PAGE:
Does It Still Make Sense to Diversify Internationally?

One class of investors will be only too glad to wave 2011 goodbye. If you had any money riding on overseas stock markets, chances are you’ve taken some pretty nasty lumps. This past year, the broadest measure of developed foreign markets, the iShares MSCI EAFE Index Fund (NYSE:EFA) lost 15.62% in dollar terms (excluding dividends).

The emerging bourses, according to the iShares MSCI Emerging Markets Index ETF (NYSE:EEM), fared even worse, skidding 21.12%. Painful indeed, especially when you consider that the headline U.S. stock indexes were either slightly above (Dow Jones industrials) or slightly below (S&P 500) the breakeven line.

So the question arises: Does it still make sense to diversify internationally? Or has another investment fairy tale gone “poof” at midnight?

Values Point to Profits Ahead

Tempting as it is to be cynical about a financial world that often seems broken, I don’t think we’ve seen the end of great profit-making opportunities in foreign markets. In fact, the recent weakness in overseas stocks is probably setting us up for exceptional returns once the current distress passes.

The main reason, of course, is valuation. As of mid-December, according to Bloomberg, the stocks in the Stoxx Europe 600 index were quoted at a slender 10.1 times estimated 2011 earnings, versus 12.2X for the Standard & Poor’s 500 index — a discount of 17%. The iShares MSCI Pacific ex-Japan Index (ETF) (NYSE:EPP), which normally trades at a sizable premium to the S&P because of Asia’s superior economic growth, was at 12.6X.

Some emerging markets are even cheaper. Brazi is selling for about 8X trailing 12 months’ earnings, and India about 12X — both well below their norms for the past five years. Remember also that despite a recent slowdown, these countries are still growing much faster than the developed economies of North America or Europe.

For the opening months of 2012, I’m taking a cautious view of most foreign stock markets. Europe’s sovereign debt travails will weigh on economic activity around the world, but especially in the EU homeland. In addition, we’re picking up early signs that China’s credit-fueled boom may be due for a setback in 2012. Chinese purchasing managers report that the country’s manufacturing sector is now contracting at the steepest rate since early 2009.

From North to South

Accordingly, I recommend that you proceed slowly and judiciously with new commitments. In Europe, I advise you to favor recession-resistant health care and consumer-staples names, such as drug maker Novartis (NYSE:NVS) and food processor Nestle (PINK:NSRGY). Not so coincidentally, both are based in Switzerland — with its friendly business climate and sound currency.

Both stocks also throw off generous dividend yields: 4.07% for NVS, and 3.41% for NSRGY. Dividends are typically paid once a year, in April. Switzerland extracts a 15% withholding tax on dividends remitted to U.S. shareholders, but you can obtain a credit against this tax if you hold the stock in a taxable account (not an IRA).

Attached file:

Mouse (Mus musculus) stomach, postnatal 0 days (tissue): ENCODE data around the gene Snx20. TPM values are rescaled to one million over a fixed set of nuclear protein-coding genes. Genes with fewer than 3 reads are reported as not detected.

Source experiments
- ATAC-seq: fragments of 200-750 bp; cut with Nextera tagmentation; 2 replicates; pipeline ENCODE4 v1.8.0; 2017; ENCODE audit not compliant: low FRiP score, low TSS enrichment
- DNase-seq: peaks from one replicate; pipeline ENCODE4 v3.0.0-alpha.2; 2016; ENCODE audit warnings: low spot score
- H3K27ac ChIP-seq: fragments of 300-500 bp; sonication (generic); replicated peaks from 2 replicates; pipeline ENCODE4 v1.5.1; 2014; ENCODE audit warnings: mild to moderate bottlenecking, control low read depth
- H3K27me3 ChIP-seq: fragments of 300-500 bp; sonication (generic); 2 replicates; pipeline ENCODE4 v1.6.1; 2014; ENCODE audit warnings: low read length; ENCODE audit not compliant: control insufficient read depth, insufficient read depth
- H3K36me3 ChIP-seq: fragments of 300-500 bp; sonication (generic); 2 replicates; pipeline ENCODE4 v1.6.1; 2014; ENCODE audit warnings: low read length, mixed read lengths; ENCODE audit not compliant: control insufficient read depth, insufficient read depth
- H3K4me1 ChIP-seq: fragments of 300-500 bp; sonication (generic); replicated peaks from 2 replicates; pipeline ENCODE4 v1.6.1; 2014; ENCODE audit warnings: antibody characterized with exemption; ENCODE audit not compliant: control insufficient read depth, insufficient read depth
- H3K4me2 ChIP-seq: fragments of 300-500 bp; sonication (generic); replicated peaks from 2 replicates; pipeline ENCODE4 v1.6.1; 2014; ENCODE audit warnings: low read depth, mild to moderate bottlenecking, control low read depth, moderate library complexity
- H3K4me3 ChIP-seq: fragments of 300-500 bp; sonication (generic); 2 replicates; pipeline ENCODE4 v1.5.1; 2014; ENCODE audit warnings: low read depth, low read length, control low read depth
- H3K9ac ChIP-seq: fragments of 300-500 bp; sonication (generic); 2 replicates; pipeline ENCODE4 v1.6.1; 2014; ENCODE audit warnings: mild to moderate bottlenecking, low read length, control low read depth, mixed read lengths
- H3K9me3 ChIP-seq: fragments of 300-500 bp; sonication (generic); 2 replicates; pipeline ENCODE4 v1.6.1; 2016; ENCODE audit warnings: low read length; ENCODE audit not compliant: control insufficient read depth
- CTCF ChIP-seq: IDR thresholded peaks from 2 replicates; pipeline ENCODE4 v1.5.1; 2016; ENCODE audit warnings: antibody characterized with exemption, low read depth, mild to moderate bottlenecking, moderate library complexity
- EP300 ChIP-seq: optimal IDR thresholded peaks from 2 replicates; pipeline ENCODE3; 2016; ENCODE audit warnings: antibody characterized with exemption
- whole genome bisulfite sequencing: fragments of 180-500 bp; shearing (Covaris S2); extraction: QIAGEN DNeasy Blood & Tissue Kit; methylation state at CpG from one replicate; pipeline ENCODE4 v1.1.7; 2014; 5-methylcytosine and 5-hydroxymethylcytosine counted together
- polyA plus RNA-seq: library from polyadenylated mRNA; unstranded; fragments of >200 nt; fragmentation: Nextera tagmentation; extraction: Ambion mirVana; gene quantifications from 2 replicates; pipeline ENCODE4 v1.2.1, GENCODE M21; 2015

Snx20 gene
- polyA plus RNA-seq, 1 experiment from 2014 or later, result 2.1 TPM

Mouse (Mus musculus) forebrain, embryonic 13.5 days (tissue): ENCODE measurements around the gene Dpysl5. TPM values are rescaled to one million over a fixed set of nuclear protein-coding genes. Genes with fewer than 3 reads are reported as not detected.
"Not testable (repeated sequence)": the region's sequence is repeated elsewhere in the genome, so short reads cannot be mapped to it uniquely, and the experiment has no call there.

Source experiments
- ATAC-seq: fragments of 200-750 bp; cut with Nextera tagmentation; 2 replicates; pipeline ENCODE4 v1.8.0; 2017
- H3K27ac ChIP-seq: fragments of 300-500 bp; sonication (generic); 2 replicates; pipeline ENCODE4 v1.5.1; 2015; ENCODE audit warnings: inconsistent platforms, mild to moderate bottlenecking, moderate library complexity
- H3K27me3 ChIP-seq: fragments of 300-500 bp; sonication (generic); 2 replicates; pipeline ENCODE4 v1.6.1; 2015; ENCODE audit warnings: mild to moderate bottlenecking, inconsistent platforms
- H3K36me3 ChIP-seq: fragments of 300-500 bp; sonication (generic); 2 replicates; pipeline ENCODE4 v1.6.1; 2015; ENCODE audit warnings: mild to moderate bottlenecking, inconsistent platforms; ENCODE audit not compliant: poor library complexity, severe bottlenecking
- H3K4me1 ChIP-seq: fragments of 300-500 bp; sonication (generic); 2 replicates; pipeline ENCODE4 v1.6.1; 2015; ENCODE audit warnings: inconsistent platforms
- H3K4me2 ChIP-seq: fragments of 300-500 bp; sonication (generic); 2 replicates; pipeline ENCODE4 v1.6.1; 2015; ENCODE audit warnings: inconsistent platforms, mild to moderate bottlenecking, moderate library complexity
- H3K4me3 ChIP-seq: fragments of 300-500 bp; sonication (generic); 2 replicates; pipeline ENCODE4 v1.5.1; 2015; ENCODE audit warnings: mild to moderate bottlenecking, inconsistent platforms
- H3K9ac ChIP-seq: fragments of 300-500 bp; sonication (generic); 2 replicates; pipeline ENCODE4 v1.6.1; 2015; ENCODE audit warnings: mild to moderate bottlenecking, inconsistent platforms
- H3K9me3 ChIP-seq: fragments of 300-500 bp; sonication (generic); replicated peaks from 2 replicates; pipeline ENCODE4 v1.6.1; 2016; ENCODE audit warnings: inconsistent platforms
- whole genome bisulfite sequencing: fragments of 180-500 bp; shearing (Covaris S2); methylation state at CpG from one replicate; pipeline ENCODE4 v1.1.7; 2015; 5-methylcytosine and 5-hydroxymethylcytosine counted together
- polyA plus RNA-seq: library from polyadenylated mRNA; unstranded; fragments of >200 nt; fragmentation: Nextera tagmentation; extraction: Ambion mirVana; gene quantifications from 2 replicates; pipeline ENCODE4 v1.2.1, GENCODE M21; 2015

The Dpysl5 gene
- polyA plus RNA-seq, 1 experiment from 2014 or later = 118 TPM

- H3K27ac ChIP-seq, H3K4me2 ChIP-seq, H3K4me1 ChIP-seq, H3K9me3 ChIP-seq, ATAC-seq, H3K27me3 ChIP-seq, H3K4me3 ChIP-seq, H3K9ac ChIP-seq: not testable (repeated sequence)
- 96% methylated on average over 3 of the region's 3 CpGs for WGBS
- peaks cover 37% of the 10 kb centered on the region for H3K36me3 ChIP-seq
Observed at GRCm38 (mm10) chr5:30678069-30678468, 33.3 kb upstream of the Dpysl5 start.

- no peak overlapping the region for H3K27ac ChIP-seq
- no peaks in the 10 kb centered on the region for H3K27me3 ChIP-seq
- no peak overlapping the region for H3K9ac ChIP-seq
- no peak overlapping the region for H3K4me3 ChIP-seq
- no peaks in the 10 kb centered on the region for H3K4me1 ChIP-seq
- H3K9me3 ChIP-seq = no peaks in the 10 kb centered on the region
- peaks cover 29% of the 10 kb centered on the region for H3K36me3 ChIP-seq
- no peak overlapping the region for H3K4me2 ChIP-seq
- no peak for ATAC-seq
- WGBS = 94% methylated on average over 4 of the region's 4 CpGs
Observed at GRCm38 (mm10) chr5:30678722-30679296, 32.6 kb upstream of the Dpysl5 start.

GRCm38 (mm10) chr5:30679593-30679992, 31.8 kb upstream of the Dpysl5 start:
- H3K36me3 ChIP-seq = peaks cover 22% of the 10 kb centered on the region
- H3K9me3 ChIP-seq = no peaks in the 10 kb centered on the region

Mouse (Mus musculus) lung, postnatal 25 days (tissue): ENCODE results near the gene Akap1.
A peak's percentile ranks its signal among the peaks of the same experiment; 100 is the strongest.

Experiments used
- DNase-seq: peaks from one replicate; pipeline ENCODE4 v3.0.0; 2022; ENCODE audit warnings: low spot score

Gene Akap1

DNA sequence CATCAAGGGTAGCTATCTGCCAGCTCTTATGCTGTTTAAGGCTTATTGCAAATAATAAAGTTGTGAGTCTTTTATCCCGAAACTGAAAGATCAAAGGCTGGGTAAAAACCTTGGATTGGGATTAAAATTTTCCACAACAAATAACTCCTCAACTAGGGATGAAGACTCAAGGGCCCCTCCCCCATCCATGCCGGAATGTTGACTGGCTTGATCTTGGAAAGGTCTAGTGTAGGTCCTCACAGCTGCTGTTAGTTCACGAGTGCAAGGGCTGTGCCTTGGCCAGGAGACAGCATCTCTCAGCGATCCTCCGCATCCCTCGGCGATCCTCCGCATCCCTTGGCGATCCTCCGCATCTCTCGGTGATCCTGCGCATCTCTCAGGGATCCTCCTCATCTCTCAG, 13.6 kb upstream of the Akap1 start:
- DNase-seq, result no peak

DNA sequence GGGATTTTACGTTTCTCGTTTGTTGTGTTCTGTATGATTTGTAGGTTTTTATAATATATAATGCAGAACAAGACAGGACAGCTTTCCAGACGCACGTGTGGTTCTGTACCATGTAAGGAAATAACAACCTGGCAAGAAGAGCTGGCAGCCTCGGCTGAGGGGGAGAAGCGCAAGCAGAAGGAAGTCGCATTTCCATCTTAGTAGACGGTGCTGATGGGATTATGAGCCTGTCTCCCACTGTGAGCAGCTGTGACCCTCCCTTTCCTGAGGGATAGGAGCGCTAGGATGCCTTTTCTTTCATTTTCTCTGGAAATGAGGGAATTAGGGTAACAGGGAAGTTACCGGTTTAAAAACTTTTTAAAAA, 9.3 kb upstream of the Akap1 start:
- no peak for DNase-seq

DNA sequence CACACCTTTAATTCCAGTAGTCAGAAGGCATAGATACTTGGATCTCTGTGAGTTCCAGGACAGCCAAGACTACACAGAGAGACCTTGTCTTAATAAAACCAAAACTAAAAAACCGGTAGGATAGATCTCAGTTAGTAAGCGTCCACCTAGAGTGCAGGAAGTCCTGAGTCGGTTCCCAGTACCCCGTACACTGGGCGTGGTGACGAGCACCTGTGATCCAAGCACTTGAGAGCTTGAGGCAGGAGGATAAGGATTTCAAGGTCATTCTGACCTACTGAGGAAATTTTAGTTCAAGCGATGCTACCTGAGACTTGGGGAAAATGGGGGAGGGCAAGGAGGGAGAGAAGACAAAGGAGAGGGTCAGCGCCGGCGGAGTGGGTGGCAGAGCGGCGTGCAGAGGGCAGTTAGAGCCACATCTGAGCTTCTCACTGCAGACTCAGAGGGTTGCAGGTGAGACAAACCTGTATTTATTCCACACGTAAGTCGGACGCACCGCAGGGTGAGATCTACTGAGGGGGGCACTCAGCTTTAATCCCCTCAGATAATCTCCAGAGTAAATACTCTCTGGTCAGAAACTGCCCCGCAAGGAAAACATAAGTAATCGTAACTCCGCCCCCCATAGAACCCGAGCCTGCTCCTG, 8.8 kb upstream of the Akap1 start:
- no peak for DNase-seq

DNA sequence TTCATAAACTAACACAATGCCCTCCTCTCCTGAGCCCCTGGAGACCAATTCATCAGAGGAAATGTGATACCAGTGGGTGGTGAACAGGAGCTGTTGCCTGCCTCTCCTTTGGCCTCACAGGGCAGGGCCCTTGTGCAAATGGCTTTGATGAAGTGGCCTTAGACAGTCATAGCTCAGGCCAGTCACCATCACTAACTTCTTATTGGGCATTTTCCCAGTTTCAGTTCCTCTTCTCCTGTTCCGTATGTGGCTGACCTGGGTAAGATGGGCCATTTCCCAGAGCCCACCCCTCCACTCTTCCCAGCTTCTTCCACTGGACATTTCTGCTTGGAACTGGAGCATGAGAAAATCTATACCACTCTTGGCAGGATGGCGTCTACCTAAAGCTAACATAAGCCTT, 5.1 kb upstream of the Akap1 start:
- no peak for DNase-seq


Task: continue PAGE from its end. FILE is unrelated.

Among the other developed markets, my top choice is Australia, whose tax law encourages corporations to pay out the lion’s share of their profits in the form of dividends. As a result, most Australian stocks yield considerably more than their U.S. counterparts.

Take Westpac Banking (NYSE:WBK). Strong and conservatively managed, this Aussie bank has boosted its dividend more than 400%, in dollar terms, over the past 10 years. Current yield: a mouth-watering 7.8%. Dividends are paid semiannually, in July and December. No withholding tax is currently imposed on U.S. residents.

For a diversified portfolio of Australian stocks, consider iShares MSCI Australia Index Fund (ETF) (NYSE:EWA). This ETF owns a large slug of financials (44% of the portfolio), but it also gives you exposure to Australia’s natural-resources sector. Current yield: 4.71%.

Submerged, Not Sunk

Given that emerging markets have taken it on the chin, I’m confident that Brazil and India, my two longtime favorites among the developing bourses, will eventually snap back to their 2011 highs and beyond. Before a lasting turnaround can occur, however, investors will need to get a sense that the growth outlook in these countries is stabilizing.

That will take time. So, I suggest dribbling cash into vehicles like iShares MSCI Brazil Index (ETF) (NYSE:EWZ) and PowerShares India Portfolio (ETF) (NYSE:PIN) in equal-dollar installments over a period of three to six months.

For the immediate future, emerging-markets bonds seem to hold greater potential than stocks. Unlike U.S. Treasuries, EM bonds offer worthwhile yields that exceed, in most cases, the dividends you could earn on stocks from the same countries.

The J.P. Morgan U.S. Dollar Emerging Markets Bond Fund (NYSE:EMB) is the safest pick, suitable for virtually all investors. If you want to shoot for a little more income, go with TCW Emerging Markets Income Fund (MUTF:TGINX), which invests mainly in private-sector bonds rather than governments. Current yield: 6.94%.

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